A new twist has emerged in the ongoing fight between the co-promoters of IndiGo — Rahul Bhatia and Rakesh Gangwal — at a time when there was speculation that the two are close to reaching an agreement.
While the board had on July 20 decided to expand its membership from the current six to ten, Gangwal has now written a letter to the directors, with copies to Sebi and Ministry of Corporate Affairs, that the number of directors be raised to seven instead. This additional director should be an independent woman director, which is a regulatory requirement.
However, IndiGo chairman M Damodaran has rejected this demand by Gangwal.
Gangwal’s main grouse regarding the expansion to ten is that if a position of an independent director falls vacant at any time, the size of the board will be in favour of Bhatia’s InterGlobe Enterprises (IGE) which can during the interim period force through its policies.
“Subsequent to the board meet and in finalising the language on the articles, all of us realised that the proposed board structure created a large loophole that gives the IGE Group additional powers they do not have today. Essentially, when there are less than four independent directors, it would allow the IGE Group to pass any company policy they want just on the basis of their board numbers being larger than all the other board members combined,” Gangwal said in his letter.
The current six-member board of IndiGo has three IGE nominees, one Gangwal’s appointee and two independent directors. Once the board is expanded to ten members, IGE’s nominees would go up to five, Gangwal’s will remain at one, while four independent directors would be appointed, one of whom would be a woman.
IndiGo’s annual general meeting is scheduled for August 27, where the board expansion needs the ratification of shareholders. Post this, the board will fill its vacancies and at a later date the policy relating to related-party transactions (RPTs) — which is the main bone of contention between Bhatia and Gangwal — will be taken up for changes. Gangwal has written that a seven-member board will be evenly balanced one while a ten-member one leaves a large loophole which can be used by IGE to further its agenda.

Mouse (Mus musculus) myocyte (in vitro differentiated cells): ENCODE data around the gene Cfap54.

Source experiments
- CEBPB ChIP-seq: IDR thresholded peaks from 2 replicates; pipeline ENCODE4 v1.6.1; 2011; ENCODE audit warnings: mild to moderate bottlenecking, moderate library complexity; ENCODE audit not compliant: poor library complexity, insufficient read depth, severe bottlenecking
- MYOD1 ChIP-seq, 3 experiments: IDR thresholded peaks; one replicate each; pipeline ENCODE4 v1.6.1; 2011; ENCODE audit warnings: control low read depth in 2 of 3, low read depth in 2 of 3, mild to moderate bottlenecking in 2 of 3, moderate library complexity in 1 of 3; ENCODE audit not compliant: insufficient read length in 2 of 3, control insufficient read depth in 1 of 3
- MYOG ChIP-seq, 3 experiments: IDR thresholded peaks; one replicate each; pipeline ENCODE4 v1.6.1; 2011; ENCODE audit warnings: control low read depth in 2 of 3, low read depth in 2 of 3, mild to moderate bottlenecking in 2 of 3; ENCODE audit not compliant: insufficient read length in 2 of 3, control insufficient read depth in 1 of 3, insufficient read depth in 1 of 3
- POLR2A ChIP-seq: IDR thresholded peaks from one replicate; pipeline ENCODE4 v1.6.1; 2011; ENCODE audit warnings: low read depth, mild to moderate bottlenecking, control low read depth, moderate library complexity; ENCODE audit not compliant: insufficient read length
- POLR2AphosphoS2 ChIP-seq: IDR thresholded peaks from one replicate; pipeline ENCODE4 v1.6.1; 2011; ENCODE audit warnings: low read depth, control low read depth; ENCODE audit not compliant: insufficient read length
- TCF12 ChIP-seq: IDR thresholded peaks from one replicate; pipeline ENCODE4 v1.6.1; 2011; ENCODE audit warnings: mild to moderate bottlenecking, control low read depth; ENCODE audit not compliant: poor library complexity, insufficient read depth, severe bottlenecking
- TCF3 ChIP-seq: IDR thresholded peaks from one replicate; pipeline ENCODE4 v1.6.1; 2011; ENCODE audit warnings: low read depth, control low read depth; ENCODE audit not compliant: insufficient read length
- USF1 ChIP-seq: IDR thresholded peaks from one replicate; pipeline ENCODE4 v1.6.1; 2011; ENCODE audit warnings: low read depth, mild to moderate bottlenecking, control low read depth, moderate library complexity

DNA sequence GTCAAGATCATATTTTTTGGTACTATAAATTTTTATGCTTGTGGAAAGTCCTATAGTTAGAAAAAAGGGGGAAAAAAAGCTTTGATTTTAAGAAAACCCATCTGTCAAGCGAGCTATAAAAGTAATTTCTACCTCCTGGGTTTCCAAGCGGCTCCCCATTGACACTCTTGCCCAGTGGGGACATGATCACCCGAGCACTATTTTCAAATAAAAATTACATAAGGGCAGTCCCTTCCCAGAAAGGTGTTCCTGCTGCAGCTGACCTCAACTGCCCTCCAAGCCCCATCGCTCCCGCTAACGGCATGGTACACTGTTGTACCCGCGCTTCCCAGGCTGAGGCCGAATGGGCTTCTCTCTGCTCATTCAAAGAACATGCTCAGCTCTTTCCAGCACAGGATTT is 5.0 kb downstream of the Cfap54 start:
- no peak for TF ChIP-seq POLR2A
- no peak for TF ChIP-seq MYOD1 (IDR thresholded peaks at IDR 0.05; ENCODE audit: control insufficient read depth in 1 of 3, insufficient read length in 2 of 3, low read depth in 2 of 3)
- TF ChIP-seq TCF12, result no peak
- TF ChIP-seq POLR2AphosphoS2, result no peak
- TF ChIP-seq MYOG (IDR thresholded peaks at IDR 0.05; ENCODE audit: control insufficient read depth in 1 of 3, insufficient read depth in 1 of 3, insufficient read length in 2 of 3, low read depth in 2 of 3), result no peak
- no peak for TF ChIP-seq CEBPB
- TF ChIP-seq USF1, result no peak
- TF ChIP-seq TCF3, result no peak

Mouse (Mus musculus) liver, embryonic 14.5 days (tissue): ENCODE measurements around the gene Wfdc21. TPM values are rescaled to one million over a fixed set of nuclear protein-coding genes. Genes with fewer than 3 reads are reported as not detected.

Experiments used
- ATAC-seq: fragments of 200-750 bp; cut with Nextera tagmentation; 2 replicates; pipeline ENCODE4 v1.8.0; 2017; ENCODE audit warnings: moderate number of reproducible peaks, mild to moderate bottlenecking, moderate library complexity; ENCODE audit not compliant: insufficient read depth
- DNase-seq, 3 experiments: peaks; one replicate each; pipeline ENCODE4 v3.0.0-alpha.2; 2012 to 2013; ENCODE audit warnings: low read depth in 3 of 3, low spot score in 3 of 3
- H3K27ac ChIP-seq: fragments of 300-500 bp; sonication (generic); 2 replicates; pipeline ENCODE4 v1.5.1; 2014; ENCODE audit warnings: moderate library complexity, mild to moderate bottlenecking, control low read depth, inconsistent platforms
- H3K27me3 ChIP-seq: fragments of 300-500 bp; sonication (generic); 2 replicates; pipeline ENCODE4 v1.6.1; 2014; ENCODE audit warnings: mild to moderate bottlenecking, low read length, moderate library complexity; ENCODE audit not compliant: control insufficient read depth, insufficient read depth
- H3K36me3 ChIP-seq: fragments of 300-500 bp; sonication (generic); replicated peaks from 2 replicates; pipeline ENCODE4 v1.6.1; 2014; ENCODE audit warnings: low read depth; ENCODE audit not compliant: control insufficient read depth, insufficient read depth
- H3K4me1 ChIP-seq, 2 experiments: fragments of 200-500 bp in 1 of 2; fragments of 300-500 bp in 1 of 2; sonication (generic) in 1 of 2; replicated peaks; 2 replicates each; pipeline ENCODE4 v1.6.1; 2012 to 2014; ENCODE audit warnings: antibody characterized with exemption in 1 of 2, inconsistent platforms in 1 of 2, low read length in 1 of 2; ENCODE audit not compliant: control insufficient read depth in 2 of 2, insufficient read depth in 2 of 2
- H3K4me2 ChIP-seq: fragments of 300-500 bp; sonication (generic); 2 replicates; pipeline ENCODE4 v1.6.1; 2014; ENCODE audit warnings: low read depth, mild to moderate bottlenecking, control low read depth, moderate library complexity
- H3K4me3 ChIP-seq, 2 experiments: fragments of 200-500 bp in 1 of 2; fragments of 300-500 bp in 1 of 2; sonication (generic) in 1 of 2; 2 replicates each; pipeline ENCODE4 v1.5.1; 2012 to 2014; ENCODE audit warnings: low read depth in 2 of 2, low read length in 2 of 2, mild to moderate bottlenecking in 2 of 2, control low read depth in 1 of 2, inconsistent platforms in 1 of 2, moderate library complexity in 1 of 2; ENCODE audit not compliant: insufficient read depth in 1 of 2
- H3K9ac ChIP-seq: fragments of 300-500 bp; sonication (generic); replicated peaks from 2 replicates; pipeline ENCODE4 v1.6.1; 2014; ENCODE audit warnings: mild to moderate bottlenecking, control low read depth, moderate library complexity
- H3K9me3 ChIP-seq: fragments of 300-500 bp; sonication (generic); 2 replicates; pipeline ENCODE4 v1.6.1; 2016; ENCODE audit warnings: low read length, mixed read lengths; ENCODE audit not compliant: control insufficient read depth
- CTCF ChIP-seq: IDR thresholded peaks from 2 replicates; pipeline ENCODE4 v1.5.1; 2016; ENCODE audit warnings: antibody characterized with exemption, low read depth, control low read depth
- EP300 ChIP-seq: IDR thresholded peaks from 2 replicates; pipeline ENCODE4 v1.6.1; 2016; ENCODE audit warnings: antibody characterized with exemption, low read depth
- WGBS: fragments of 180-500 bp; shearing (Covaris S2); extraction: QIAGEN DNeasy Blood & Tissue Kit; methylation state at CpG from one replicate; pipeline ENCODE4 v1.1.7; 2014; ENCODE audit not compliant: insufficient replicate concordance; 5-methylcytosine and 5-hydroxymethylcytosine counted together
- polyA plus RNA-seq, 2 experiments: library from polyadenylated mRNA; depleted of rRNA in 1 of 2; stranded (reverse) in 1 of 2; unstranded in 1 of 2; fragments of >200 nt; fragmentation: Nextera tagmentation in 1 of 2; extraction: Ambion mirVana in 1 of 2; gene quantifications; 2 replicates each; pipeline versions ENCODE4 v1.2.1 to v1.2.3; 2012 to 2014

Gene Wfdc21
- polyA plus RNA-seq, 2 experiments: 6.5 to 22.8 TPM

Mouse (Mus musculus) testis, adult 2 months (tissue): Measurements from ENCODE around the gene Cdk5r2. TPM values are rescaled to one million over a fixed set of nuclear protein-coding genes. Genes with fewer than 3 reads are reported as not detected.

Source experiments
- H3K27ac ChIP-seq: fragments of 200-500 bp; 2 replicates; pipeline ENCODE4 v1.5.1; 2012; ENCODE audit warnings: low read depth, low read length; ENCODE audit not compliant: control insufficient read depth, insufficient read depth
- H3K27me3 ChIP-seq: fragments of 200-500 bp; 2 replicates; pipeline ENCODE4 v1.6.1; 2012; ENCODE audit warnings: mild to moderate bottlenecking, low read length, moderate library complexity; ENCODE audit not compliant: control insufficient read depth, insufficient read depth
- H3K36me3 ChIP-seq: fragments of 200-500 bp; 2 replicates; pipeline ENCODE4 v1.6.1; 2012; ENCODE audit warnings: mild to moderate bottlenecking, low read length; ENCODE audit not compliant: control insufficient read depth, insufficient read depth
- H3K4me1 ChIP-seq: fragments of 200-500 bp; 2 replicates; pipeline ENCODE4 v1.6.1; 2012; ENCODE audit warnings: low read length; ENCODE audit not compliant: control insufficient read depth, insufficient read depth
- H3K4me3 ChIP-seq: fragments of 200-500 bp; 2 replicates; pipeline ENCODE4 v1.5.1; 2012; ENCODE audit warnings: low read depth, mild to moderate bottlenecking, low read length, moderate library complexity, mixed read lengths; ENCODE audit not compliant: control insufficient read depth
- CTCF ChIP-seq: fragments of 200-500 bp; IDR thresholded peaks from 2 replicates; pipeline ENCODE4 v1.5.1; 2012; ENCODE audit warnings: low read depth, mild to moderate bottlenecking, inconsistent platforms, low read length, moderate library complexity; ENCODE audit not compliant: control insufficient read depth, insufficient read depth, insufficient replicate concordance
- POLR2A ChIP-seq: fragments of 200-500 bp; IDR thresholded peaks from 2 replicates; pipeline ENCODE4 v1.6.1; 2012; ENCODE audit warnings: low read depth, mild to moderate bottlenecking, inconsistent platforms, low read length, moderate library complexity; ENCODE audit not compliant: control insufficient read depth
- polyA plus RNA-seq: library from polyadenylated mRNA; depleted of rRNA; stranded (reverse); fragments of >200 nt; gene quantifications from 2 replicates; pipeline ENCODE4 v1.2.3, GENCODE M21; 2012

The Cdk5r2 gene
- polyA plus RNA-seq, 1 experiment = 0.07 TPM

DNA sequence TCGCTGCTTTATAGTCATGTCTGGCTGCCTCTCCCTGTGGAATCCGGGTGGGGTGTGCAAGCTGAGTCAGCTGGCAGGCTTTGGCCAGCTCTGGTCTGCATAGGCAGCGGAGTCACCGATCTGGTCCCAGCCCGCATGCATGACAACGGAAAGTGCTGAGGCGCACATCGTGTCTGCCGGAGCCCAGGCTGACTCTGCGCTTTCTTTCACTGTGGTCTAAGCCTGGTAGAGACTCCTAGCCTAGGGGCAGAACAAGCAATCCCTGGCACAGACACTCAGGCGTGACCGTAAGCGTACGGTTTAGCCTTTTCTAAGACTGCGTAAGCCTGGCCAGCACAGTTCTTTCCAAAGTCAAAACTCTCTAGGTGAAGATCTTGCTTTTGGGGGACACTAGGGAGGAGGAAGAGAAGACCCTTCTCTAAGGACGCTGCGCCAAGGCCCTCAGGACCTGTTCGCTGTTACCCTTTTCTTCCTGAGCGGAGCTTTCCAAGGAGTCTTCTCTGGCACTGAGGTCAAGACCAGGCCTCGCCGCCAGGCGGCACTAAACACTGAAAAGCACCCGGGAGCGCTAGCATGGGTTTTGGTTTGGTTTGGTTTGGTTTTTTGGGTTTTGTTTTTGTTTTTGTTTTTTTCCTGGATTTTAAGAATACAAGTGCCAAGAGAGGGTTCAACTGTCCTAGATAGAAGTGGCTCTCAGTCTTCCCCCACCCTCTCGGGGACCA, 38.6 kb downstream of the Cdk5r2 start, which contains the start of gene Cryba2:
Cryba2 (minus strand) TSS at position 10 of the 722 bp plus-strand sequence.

However, chairman of the board, Damodaran has rejected Gangwal’s suggestion. Replying to Gangwal’s letter, Damodaran wrote, “The first vacancy to be filled after the amendment of the articles of association will be a woman independent director. The second vacancy to be filled will be by a wholetime/executive director. The third vacancy by an independent director and the fourth by an IGE nominee. That is the sequence contemplated.”
Referring to Gangwal’s apprehension that if a position of an independent director falls vacant, IGE may use it to its advantage in terms of pushing proposals, Damodaran wrote, “In the event of the position of an independent director falling vacant, the nomination and remuneration committee headed by Anupam Khanna, independent director, will be required to take steps to fill the vacancy. “The fear that, in the interim, the IGE Group will push through questionable decisions does no credit to the independent directors who will be on the board or to the fiduciary responsibilities of the directors, including those nominated by the IGE Group.” FE